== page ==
* Markets welcome Portuguese plans for "clean" bailout exit
* Portuguese bond yields at 8-year lows
* Italian 10-year yields fall below 3 pct
* Some expect ECB to stop sterilising bond purchases (Adds Fitch, fresh analyst comments, updates prices)
By Marius Zaharia
LONDON, May 6 Yields on some of the euro zone's lower-rated bonds hit record lows on Tuesday as investors welcomed Portugal's plans for a "clean" exit from its bailout and kept faith in some future easing of ECB monetary policy.
Following in the footsteps of Ireland, Portugal said it would end its international bailout this month without a back-up loan. Barely two years ago, investors saw Lisbon as at risk of defaulting on its debts.
Now, far from worrying about the lack of a future safety net, market participants see Portugal's move as confirmation the euro zone debt crisis is subsiding.
Portuguese 10-year yields were last 4 basis points lower on the day at 3.60 percent. They had hit an eight-year low of 3.568 percent earlier, according to Reuters data - compared with more than 17 percent at the height of the crisis in 2011-2012. Few would have predicted then that a country whose debt stands at 1.3 times its economic output and unemployment at around 15 percent could regain investor confidence so swiftly.
"Despite these challenges ... we believe Portugal's bailout exit represents an important symbolic transition from the worst of the crisis," said Dennis Shen, economic associate at AllianceBernstein.
Yields in the euro zone's other weaker states were also 2-3 basis points lower. Ten-year yields in Spain, Italy and Ireland reached record lows at 2.93 percent, 2.988 percent and 2.739 percent, respectively.
Reflecting this turnaround in sentiment for countries which two years ago were at the forefront of the euro zone debt crisis, rating agency Fitch said on Tuesday there was potential for credit rating upgrades for these countries in a scenario of ecnoomic recovery and declining debt ratios.
Ireland, Portugal and Spain had the greatest medium-term potential, in a favourable scenario, for multi-notch rating recoveries because their creditworthiness fell further during the crisis, it said in a statement.
The trend of falling yields was supported by expectations the European Central Bank may ease monetary policy further, as inflation remains below expectations and more than a percentage point below target.
No rate cut is seen at the ECB's meeting on Thursday, and any move to print money by buying assets is likely to be some way off. However, recent stress in money markets has rekindled some expectations of another liquidity injection.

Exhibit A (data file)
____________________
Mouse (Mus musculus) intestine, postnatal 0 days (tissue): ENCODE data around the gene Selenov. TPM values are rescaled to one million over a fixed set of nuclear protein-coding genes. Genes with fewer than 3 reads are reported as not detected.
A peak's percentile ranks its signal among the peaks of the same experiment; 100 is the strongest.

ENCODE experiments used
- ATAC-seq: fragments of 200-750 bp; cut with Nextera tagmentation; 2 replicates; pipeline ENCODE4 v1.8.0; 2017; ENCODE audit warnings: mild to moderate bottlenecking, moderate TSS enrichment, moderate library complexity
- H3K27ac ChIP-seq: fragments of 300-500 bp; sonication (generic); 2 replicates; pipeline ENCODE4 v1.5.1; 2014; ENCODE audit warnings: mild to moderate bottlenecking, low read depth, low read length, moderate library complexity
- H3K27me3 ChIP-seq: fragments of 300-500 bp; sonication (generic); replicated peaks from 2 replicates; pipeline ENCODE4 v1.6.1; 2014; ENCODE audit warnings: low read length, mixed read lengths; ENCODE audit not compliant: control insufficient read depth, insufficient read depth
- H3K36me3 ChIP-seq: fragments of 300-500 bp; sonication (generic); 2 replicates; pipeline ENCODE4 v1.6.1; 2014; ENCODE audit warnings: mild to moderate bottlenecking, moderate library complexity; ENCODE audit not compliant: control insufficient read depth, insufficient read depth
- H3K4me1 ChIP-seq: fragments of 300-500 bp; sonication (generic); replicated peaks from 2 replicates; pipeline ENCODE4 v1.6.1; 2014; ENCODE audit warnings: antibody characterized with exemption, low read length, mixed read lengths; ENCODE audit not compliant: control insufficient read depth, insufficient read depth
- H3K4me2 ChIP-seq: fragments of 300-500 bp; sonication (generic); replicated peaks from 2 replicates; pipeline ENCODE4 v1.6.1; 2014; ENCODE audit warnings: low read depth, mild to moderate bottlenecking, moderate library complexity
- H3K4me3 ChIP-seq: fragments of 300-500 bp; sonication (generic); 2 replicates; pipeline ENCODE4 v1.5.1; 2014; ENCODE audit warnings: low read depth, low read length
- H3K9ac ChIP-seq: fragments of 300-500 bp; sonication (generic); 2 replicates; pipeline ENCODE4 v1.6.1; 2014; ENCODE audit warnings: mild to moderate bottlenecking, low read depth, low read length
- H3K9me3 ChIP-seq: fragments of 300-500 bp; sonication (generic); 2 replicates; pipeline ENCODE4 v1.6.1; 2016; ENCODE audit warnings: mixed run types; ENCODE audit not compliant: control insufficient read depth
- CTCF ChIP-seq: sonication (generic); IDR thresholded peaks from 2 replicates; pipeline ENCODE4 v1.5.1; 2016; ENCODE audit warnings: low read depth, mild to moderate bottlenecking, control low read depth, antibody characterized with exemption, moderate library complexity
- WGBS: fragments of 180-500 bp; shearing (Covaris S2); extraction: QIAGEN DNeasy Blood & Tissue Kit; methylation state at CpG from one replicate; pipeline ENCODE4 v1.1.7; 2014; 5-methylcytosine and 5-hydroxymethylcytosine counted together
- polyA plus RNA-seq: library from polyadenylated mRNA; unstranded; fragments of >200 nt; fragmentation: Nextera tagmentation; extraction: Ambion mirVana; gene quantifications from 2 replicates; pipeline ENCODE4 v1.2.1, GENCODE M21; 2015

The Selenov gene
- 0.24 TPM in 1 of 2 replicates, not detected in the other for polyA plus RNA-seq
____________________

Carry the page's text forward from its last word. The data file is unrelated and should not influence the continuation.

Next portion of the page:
That could come from suspending weekly ECB deposit tenders. Those are aimed at draining from the market an amount equal to the outstanding volume of government bonds the central bank bought through its Security Market Programme (SMP) at the height of the crisis.
These "sterilisation" operations were introduced to quell any concerns that the SMP was directly financing state budgets, something the ECB is not allowed to do. Suspending sterilisation would release 167.5 billion euros into the market.
Speculation that the ECB might consider such a move picked up at the end of last month when overnight bank-to-bank Eonia lending rates spiked above the 0.25 percent refinancing rate. Consequently, the ECB failed to drain the full intended amount.
Last month's failure, coupled with an increased take-up from banks at the ECB's weekly offerings of unlimited loans, was the equivalent of a liquidity injection, which eased tensions in the money market. Eonia rates have fallen back to 0.126 percent.
"For now it's still at a level where it's going to force the ECB's hand. If you combine that with the fact that downside risks to inflation are still there but have eased slightly, we expect more promises of potential action from the ECB on Thursday," said ICAP strategist Philip Tyson.
He and others in the market say given the tick up in euro zone inflation last month, policymakers were likely to wait until the May figure and for their own growth and inflation forecasts in June before acting. (Additional reporting by Emelia Sithole-Matarise, Editing by Larry King/Ruth Pitchford)